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Concerning your question about Daisy in The Great Gatsby, you might want to consider a less judgmental view of Daisy. Try this quote:
I woke up out of the ether [after delivering a baby] with an utterly abandoned feeling and asked the nurse right away if it was a boy or a girl. She told me it was a girl, and so I turned my head away and wept. 'All right,' I said, 'I'm glad it's a girl. And I hope she'll be a fool--that's the best thing a girl can be in this world, a beautiful little fool.'
You could just as easily use "trapped" instead of manipulative or materialistic. Daisy is trapped in a patriarchal society dominated by men, as women in Europe and then America have been for centuries. Women could not even vote for most of Daisy's life. The way to improve one's situation for a woman was to marry a wealthy man...At least in Daisy's time.
Though Nick dismisses Daisy's above comments, Nick can be unreliable. Also, he is male, his understanding of Daisy's situation is minimal. Finally, he accepts Daisy's dismissal of the comments, assuming she is just playacting, pretending sophistication. But she could just as easily be embarrassed by her remarks and by her show of feeling, and be dismissing them for that reason.
There are some quotes you can use to show Daisy's personality in chapter 5 of the novel. This is the chapter where Nick invites Daisy to tea, at Gatsby's request, and it describes their very awkward meeting.
As you mentioned, one of Daisy's traits is "undecided" and "superficial". You can use two quotes to back this up from this chapter. When Nick invites her to tea, he tells her not to bring her husband, Tom. She replies:
I called up Daisy from the office next morning, and invited her to come to tea.
“Don’t bring Tom,” I warned her.
“Don’t bring Tom.”
“Who is ‘Tom’?” she asked innocently.
Later, when she arrives at Nick's house for tea, she flirtatiously asks Nick:
“Is this absolutely where you live, my dearest one?”
“Are you in love with me,” she said low in my ear, “or why did I have to come alone?”
She shows her superficiality when she remarks, after seeing Gatsby's house from Nick's yard:
“That huge place THERE?” she cried pointing.
“Do you like it?”
“I love it, but I don’t see how you live there all alone.”
“I keep it always full of interesting people, night and day. People who do interesting things. Celebrated people.”
When Daisy sees Gatsby's shirts (he needs to change into a new shirt), she remarks:
“They’re such beautiful shirts,” she sobbed, her voice muffled in the thick folds. “It makes me sad because I’ve never seen such—such beautiful shirts before.”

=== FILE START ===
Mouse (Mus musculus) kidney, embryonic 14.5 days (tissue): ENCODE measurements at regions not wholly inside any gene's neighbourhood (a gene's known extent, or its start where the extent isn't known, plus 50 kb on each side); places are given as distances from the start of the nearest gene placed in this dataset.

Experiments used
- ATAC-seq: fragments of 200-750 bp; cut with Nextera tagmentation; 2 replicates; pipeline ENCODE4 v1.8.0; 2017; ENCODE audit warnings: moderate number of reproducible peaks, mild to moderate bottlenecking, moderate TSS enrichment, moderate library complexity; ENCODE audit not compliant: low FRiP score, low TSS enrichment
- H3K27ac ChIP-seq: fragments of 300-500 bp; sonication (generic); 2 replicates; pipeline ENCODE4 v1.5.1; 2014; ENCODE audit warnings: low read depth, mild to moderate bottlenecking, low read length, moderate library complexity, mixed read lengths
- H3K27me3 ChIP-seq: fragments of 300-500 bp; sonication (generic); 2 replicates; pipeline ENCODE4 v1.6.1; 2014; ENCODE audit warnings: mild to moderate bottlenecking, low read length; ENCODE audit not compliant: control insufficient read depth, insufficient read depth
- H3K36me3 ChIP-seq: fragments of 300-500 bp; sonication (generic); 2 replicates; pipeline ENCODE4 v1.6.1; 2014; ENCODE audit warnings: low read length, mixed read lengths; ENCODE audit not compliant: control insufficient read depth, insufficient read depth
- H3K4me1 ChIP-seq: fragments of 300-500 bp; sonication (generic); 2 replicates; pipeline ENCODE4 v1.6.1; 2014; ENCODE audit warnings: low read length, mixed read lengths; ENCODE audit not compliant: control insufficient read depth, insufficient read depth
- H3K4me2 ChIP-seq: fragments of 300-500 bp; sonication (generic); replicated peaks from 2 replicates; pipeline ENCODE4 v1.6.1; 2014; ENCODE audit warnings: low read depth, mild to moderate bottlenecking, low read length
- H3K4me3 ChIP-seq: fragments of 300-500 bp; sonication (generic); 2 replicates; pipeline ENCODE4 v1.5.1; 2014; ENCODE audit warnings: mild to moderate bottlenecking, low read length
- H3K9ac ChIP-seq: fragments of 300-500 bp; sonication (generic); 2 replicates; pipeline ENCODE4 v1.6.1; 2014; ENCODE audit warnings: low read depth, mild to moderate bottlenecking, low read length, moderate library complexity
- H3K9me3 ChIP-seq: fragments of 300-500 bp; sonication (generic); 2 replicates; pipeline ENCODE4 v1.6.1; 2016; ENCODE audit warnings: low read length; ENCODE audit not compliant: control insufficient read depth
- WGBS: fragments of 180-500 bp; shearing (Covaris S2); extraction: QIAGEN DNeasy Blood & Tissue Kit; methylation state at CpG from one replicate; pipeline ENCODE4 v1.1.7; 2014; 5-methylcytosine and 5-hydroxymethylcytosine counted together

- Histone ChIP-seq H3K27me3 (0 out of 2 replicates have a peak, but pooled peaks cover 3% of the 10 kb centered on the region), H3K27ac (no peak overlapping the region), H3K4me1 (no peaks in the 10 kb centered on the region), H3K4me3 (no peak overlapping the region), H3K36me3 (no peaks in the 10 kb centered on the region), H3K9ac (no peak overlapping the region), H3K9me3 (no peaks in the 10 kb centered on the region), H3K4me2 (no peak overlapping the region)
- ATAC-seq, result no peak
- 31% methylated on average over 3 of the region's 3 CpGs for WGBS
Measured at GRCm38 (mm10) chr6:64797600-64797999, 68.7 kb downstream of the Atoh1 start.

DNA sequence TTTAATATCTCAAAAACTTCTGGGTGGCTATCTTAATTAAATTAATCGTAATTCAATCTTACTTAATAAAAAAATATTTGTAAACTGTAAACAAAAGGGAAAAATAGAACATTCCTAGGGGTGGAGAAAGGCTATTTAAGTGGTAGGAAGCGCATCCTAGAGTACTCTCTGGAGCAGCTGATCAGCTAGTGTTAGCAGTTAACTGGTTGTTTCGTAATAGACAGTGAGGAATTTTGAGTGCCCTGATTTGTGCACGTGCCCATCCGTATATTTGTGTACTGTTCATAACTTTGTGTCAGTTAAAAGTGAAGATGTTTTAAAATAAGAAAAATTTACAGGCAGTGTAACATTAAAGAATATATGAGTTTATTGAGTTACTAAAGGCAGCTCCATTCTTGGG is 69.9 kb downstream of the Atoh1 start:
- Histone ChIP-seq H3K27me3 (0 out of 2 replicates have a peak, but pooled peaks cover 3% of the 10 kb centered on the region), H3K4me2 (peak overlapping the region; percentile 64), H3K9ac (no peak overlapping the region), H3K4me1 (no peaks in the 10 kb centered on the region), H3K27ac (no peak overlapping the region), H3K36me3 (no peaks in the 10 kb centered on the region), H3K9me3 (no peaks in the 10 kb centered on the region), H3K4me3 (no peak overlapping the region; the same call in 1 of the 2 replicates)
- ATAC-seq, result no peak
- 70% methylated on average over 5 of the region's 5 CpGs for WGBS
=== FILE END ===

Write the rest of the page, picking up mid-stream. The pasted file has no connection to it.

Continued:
Her entire conversations with both Nick and Gatsby in this chapter are totally vacuous, lacking any depth or concern for either Nick or Gatsby. It's all about her.
“I adore it,” exclaimed Daisy. “The pompadour! You never told me you had a pompadour—or a yacht.”
The only parts of the conversations that are not about her are about things, possessions, riches.
Read more about Daisy here on eNotes.
Whenever one analyzes a character, he/she should not overlook the significance of that character's name. And, interestingly, F. Scott Fitzgerald employs flowers for the names of some of his ladies' names in his novel, The Great Gatsby. Daisy suggests that the character appears pure and wholesome--the white petals--but her core of yellow/gold suggests the essence of her life contains the importance of wealth and position. Thus, her idealistic appearance is false; her personality superficial as one of the "golden girls" of Fitzgerald's writings. Daisy exists in a dream world with Tom Buchanan; her voice, Nick states, is
full of money--that was the inexhaustible charm that rose and fell in it, the jungle of it, the cymbals' song of it.....High in a white palace the king's daughter, the golden girl.
Another allusion to Daisy's voice occurs in Chapter 5 in which Nick comments that it captivates Gatsby because of it
fluctuating, feverish warmth because it couldn't be over-dreamed--that voice was a deathless song.
Daisy's conversations with others are not only superficial, they are senseless. At Gatsby's when he indicates a "human orchid of a woman," Daisy comments that she is "lovely," then she remarks that she has never met so many celebrities and she especially likes the man "with the sort of blue nose." When Tom asks if she minds his eating with some people, Daisy "genially" replies, "Go ahead...if you want to take down any addresses here's my little gold pencil..."
Later on in the party, Nick comments that Daisy liked another who was "lovely," but "the rest offended her." In Chapter 7 Daisy kisses Gatsby with her husband witnessing the act. When Jordan chides her as a "low, vulgar girl," Daisy replies, "I don't care!" This uncaring attitude is certainly underscored when Daisy knowingly allows Gatsby to be suspected of the murder of Mrytle.
In the scene in Chapter 7 in which the young daughter enters the room, surprising Gatsby since Daisy has not even mentioned her, Daisy talks to her daughter in an affected manner:
'The Bes-sed pre-cious! Did mother get powder on your old yellowy hair? Stand up now and say How-de-do.'
'I go dressed before luncheon,' said the child, turning eagerly to Daisy.
'That's because your mother wanted to show you off.'....'You dream, you. You absolute little dream.'
The dreamlike, illusive quality of Daisy is what is prevalent in her personality. Perhaps, as the previous poster has suggested, Daisy chooses to exist in an illusion, a dream, a superficial world, figuratively drugging herself to keep from feeling the disappointment of a meaningless life.
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